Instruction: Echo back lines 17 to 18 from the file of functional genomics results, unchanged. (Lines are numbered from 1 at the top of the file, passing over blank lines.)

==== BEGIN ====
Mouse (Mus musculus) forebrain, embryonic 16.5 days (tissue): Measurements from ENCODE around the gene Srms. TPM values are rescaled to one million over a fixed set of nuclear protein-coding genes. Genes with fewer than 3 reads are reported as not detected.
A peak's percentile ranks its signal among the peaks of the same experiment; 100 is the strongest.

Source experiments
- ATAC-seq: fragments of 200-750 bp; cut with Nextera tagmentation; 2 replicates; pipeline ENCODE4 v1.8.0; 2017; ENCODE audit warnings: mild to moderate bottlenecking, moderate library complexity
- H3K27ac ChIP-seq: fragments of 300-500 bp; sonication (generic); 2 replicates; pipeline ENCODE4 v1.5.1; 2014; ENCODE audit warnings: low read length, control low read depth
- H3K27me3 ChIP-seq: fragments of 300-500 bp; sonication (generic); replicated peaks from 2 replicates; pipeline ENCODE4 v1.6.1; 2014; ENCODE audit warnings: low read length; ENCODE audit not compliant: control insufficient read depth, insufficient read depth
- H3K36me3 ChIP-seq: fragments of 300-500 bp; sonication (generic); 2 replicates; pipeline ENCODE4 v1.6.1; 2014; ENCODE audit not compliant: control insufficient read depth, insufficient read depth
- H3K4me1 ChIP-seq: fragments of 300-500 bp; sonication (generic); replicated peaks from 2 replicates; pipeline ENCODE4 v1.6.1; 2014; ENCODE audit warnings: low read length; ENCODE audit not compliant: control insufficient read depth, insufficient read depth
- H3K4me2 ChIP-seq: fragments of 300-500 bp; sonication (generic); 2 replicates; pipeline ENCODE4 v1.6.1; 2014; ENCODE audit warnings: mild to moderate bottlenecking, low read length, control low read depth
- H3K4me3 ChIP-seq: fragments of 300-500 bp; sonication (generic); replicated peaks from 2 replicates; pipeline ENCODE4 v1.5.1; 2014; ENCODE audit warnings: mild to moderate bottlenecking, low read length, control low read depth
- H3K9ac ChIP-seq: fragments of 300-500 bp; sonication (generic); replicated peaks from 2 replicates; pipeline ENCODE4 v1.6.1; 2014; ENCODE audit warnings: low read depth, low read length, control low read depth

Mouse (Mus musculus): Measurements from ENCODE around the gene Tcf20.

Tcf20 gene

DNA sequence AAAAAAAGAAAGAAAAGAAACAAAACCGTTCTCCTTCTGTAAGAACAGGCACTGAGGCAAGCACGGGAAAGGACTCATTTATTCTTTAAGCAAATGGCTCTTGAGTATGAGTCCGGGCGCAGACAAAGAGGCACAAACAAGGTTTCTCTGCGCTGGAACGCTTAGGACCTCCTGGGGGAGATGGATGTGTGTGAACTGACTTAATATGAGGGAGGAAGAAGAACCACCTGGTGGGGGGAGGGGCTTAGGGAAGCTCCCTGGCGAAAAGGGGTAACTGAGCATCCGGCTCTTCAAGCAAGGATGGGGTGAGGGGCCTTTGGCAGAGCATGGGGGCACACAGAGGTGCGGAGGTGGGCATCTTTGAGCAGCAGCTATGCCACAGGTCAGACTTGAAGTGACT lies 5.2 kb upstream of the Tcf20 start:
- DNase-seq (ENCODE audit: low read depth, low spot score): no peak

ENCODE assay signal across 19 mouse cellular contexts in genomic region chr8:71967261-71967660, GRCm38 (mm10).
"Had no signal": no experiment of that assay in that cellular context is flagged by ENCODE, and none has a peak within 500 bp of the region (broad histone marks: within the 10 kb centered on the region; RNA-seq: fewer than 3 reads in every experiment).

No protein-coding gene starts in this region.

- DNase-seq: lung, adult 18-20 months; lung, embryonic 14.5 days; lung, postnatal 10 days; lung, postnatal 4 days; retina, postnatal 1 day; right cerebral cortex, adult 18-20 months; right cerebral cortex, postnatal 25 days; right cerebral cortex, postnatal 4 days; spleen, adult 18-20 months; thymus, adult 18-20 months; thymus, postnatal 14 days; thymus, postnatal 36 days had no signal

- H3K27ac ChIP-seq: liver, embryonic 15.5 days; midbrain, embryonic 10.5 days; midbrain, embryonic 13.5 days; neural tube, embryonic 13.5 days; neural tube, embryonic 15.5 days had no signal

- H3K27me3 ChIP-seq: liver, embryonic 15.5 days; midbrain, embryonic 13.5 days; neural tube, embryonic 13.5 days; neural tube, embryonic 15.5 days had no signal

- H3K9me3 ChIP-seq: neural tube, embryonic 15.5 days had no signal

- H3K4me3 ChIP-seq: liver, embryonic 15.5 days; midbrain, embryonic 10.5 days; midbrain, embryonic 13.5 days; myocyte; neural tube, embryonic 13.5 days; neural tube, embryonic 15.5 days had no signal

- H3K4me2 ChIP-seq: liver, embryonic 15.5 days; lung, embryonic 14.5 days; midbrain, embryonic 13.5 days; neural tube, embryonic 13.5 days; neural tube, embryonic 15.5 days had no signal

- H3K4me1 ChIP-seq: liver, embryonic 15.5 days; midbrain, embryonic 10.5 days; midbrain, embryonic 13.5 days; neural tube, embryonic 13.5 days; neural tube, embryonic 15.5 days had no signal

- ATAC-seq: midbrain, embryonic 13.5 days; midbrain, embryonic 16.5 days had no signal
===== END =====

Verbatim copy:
"Had no signal": no experiment of that assay in that cellular context is flagged by ENCODE, and none has a peak within 500 bp of the region (broad histone marks: within the 10 kb centered on the region; RNA-seq: fewer than 3 reads in every experiment).

No protein-coding gene starts in this region.